Saturday, November 9, 2013

Shakespeare and Mendelssohn

Shakespeare has inspired a huge amount of classical music, particularly from the Romantic period.  One of Tchaikovsky's most famous works, for example, is his symphonic poem Romeo and Juliet; he also wrote a piece based on The Tempest and incidental music (basically a score) to Hamlet.  However, probably the most famous musical setting of any of Shakespeare's works is Felix Mendelssohn's Overture (1826) and Incidental Music (1842) to A Midsummer Night's Dream.  In a post at the beginning of the year, I briefly referred to Mendelssohn's most famous piece, his Wedding March, which in fact comes from this incidental music (at 40:32 in the following recording).  Rimsky-Korsakov's Scheherazade borrows a number of effects and chords from the flute parts of the overture.  Here is a recording of both of Mendelssohn's pieces together as a single suite:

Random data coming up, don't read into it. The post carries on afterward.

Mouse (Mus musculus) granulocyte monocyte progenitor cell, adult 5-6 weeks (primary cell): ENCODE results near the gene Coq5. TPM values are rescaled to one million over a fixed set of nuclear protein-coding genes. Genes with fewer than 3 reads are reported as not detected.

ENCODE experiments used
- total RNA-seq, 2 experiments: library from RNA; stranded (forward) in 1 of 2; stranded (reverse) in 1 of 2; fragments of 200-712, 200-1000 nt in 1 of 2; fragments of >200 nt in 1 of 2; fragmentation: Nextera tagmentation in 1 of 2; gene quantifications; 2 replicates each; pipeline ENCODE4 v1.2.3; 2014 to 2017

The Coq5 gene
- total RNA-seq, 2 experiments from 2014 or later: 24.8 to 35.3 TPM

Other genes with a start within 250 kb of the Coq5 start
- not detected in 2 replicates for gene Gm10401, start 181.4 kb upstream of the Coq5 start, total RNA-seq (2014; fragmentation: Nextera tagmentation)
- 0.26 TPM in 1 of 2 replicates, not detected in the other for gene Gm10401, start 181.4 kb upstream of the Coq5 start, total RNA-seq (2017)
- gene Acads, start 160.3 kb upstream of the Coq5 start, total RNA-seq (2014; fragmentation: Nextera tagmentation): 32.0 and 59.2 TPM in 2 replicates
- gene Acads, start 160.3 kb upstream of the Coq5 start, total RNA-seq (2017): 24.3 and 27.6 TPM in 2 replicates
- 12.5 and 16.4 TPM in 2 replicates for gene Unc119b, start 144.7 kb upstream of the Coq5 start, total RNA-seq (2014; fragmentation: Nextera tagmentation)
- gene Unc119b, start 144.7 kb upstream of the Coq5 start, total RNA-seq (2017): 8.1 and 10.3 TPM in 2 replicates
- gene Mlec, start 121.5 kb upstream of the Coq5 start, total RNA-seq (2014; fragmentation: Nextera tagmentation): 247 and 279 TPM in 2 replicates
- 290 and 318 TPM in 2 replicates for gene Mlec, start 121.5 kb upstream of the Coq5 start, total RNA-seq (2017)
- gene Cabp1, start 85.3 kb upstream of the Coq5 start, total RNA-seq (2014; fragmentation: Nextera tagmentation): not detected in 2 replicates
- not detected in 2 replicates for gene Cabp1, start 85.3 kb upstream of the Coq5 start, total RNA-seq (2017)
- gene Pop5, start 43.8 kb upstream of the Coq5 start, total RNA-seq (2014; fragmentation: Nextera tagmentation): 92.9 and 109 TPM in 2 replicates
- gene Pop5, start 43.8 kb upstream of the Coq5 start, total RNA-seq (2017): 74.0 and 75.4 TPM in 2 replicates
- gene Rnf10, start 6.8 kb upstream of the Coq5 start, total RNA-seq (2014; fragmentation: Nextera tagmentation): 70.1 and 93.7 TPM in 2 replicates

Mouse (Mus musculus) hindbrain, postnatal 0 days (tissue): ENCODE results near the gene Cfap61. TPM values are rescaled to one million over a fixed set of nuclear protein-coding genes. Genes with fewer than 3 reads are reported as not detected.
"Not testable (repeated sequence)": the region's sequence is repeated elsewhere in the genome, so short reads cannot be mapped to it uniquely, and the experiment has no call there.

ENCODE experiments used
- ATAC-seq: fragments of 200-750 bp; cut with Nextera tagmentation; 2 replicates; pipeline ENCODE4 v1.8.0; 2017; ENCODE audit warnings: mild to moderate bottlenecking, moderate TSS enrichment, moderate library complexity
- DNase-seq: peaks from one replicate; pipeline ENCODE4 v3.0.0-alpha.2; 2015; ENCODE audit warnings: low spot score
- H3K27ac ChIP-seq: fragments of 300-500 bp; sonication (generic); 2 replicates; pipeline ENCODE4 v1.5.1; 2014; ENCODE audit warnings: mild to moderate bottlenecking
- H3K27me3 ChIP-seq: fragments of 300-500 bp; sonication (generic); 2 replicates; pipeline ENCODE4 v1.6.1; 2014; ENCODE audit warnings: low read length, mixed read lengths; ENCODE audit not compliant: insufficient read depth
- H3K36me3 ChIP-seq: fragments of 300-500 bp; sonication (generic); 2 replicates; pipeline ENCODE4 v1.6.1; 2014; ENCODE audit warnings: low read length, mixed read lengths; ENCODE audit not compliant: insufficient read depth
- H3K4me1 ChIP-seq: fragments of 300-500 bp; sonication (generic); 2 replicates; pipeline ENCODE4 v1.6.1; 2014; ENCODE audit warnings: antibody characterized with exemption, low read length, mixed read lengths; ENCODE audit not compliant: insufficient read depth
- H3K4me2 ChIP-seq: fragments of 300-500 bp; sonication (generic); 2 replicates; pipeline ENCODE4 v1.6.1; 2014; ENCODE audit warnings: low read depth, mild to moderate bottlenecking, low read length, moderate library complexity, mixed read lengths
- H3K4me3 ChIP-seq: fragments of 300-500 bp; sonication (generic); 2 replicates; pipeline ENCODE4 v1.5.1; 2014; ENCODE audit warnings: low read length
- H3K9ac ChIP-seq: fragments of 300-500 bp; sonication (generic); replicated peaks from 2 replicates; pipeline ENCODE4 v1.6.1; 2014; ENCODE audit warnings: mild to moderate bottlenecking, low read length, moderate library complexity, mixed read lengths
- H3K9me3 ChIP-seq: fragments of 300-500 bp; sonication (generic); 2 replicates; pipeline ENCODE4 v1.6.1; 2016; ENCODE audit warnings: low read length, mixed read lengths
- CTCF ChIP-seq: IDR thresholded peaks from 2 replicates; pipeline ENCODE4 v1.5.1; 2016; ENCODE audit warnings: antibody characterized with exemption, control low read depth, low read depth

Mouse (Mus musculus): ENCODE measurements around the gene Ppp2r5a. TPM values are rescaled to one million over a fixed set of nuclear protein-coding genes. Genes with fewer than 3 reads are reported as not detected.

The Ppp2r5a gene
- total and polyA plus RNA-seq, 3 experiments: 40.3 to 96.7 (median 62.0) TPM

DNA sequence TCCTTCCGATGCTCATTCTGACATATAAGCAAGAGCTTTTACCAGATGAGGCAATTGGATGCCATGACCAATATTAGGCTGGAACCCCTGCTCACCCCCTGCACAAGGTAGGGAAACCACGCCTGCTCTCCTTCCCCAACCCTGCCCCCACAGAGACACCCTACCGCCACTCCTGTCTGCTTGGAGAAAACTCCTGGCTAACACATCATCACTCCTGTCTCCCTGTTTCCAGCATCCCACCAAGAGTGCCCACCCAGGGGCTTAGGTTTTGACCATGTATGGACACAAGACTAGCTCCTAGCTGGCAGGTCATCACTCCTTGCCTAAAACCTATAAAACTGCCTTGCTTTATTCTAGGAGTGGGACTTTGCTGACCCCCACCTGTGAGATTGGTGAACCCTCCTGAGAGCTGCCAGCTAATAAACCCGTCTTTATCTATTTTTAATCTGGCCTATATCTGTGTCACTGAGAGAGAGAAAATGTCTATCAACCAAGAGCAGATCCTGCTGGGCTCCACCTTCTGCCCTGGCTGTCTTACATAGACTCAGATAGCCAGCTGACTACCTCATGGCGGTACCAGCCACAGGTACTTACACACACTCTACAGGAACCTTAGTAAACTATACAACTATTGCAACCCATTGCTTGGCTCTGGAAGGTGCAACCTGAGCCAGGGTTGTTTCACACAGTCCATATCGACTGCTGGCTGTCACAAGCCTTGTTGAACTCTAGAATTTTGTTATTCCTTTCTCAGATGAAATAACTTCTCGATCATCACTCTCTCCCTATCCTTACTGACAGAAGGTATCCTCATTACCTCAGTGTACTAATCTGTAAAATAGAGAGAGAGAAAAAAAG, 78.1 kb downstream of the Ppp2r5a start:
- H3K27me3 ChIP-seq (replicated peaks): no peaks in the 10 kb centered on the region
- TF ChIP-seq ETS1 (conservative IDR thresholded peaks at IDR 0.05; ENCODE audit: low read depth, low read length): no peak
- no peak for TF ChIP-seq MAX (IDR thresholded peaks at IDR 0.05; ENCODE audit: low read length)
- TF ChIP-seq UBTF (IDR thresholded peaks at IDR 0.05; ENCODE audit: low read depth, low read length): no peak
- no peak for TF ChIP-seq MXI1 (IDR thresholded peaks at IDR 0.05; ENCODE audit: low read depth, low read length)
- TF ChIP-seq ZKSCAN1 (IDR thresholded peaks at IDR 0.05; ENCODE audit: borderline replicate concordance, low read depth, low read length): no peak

The piece is not particularly novel in its form or harmonics; it is actually more or less typical of the early Romantic style in that it follows classical-period conventions of form (there is an exposition, transition, development, transition, and restatement for each theme) and harmony, while adding a programmatic element--if you skim through a copy of the play as you listen to the music, you should be able to pick out some of the correspondences.  It is somewhat unusual in that the lines of the play are sometimes sung over the orchestra; the lines make no sense in this recording because it skips over the unaccompanied, spoken lines between each section.  However, I think the reason that it is so well-known is that it does such a good job of conveying the energy and magic of the play.  (The painting, by the way, is The Reconciliation of Titania and Oberon by Joseph Paton.)

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